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16 June 2016Americas

Federal Circuit confirms Genzyme patents as invalid

The US Court of Appeals for the Federal Circuit decided on June 14 that the two patents involved in a dispute between Biomarin Pharmaceuticals and Genzyme Therapeutic Products are unpatentable due to being obvious.

The case was an appeal from decisions of the Patent Trial and Appeal Board.

Biomarin claimed that the two patents, US patent numbers 7,351,410 and 7,655,226, which are owned by Genzyme, are invalid as they are obvious.

The patents, titled “Treatment of Pompe’s Disease”, are protections for an injection containing human acid α-glucosidase which are directed to treating Pompe’s disease.

Pompe’s disease is a genetic condition associated with a deficiency or absence of lysosomal enzyme acid α-glucosidase, which in a healthy individual would break down glycogen to glucose.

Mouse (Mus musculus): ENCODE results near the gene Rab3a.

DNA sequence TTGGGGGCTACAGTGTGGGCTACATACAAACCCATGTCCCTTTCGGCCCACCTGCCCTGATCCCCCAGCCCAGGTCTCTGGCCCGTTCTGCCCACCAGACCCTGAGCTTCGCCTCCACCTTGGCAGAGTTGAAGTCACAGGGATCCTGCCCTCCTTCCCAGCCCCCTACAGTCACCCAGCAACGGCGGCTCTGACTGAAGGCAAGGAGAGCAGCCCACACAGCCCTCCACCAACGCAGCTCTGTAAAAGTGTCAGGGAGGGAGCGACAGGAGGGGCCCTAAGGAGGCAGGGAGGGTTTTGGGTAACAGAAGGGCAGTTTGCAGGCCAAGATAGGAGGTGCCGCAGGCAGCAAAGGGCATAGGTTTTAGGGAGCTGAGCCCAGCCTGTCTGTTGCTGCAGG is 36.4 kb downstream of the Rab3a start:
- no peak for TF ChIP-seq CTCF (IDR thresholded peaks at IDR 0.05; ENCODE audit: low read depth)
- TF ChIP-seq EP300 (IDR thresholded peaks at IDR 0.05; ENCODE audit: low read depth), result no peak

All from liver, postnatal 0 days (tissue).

The inability to do this results in glycogen accumulating in the muscles in excessive amounts.

In 2013, Biomarin filed petitions requesting inter partes review of the ‘410 and ‘226 patents.

The board reviewed the two patents, saying they were obvious based on a press release and several references.

On the contrary, Genzyme, who owns the patents, argued that because of its combination of references described in the experiments, a person of ordinary skill would not find those experiments obvious.

The board’s findings were reaffirmed by the Federal Circuit, which concluded that a person of ordinary skill would have had a reasonable expectation of success based on the combination of references argued for in court.

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